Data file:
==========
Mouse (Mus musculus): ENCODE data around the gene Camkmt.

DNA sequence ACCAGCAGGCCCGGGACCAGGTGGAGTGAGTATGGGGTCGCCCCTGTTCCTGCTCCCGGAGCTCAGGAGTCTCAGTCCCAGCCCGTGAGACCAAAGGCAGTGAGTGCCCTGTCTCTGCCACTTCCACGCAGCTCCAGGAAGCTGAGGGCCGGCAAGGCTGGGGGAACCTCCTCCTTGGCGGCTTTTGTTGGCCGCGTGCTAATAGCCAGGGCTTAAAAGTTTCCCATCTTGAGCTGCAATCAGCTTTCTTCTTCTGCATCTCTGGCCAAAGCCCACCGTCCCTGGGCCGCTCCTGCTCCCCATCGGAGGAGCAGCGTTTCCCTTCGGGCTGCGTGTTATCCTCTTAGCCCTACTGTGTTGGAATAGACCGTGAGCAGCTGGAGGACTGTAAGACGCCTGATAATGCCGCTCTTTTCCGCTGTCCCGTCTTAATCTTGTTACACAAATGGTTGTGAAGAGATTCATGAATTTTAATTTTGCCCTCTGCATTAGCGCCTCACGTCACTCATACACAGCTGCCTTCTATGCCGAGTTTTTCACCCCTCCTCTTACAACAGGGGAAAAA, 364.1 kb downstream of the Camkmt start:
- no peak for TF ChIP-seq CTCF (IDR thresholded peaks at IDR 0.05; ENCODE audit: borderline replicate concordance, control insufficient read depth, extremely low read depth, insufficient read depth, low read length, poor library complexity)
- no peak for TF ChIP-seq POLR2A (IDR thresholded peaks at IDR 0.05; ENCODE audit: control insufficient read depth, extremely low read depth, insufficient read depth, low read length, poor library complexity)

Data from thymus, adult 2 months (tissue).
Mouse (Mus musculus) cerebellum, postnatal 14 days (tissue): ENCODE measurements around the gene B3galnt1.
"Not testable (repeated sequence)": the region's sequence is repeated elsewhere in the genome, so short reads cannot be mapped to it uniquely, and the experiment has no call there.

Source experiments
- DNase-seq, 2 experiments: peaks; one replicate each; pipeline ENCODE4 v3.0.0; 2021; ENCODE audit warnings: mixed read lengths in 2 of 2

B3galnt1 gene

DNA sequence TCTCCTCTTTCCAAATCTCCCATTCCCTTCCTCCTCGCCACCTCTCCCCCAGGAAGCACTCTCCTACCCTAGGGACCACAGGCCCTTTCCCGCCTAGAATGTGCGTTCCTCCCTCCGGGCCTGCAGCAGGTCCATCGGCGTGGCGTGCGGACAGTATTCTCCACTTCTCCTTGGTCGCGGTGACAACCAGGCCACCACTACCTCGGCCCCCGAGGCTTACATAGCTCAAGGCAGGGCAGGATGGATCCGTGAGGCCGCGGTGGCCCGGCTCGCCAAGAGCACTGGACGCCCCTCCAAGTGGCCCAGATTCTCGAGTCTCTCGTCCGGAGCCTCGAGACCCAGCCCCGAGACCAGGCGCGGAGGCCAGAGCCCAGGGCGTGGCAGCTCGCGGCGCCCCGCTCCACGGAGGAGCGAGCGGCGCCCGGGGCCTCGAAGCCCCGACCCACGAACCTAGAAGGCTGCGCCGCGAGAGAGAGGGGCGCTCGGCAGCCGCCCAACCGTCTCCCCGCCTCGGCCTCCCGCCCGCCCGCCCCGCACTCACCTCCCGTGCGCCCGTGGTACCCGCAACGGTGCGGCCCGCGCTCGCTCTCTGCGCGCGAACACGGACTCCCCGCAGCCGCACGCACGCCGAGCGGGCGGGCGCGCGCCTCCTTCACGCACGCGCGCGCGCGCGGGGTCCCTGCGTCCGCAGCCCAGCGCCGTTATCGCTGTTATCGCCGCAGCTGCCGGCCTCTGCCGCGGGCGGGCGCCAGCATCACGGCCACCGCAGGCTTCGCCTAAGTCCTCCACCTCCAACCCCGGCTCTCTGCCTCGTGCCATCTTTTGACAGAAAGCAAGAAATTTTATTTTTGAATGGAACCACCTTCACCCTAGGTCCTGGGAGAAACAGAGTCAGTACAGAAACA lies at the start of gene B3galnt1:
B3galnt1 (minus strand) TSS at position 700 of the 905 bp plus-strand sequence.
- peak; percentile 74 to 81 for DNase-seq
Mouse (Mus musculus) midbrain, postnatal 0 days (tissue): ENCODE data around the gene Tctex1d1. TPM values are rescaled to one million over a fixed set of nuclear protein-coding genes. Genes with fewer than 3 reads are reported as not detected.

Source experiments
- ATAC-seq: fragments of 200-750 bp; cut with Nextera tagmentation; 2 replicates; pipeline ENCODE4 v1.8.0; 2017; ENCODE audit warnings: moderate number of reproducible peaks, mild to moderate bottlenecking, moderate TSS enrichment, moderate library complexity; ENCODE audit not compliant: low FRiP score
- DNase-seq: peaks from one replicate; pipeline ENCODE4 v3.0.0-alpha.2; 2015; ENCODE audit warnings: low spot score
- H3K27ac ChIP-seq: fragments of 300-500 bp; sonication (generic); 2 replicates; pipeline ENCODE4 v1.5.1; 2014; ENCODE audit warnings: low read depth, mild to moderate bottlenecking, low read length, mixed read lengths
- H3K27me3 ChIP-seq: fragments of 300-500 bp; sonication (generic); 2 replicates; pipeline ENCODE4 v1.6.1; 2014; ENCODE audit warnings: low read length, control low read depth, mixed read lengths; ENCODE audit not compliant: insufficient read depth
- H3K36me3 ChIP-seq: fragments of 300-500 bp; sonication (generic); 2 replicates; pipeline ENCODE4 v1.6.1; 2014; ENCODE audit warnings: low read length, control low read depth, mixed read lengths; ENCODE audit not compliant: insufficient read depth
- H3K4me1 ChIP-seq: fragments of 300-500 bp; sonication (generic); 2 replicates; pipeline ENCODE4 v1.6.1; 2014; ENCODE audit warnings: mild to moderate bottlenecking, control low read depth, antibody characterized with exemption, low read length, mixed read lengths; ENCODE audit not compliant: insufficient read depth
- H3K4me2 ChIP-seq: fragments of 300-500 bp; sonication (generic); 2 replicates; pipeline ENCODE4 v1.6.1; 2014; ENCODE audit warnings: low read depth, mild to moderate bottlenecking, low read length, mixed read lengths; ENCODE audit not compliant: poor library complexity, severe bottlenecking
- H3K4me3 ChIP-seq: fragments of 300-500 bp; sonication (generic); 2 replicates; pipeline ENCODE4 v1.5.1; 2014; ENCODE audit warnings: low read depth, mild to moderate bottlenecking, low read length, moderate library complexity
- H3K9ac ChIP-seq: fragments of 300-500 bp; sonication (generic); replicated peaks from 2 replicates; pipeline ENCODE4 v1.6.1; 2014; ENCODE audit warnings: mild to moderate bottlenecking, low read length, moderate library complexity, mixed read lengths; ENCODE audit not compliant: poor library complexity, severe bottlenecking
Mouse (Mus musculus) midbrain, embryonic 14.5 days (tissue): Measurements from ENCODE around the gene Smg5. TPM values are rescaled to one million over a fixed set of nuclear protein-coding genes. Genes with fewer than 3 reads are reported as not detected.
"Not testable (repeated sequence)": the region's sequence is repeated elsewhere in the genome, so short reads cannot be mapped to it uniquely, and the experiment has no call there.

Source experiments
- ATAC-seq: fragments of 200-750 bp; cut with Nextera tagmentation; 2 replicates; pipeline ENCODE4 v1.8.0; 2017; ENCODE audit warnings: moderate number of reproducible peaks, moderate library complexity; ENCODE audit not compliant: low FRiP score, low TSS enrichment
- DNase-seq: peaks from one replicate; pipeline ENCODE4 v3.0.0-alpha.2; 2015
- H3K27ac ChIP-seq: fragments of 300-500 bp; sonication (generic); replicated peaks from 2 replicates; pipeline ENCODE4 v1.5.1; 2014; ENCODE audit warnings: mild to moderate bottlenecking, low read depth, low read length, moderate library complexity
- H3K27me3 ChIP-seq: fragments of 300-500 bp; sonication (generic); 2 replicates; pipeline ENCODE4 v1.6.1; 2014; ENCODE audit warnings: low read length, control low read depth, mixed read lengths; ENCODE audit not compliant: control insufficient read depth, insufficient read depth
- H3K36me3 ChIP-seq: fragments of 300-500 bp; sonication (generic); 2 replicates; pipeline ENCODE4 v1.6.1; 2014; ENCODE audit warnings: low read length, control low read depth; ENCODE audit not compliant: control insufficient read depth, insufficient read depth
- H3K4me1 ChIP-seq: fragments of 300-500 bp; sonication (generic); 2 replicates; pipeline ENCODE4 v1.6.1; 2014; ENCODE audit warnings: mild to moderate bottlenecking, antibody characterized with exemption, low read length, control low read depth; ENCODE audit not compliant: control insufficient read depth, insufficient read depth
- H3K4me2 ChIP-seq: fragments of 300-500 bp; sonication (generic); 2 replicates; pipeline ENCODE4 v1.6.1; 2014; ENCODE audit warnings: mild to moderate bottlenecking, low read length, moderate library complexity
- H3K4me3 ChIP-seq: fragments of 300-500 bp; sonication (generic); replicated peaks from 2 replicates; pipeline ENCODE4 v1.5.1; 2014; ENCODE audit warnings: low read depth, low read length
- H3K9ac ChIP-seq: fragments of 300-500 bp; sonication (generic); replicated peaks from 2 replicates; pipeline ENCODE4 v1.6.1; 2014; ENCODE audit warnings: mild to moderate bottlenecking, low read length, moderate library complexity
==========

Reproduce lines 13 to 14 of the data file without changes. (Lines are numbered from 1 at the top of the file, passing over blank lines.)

- peak; percentile 74 to 81 for DNase-seq
Mouse (Mus musculus) midbrain, postnatal 0 days (tissue): ENCODE data around the gene Tctex1d1. TPM values are rescaled to one million over a fixed set of nuclear protein-coding genes. Genes with fewer than 3 reads are reported as not detected.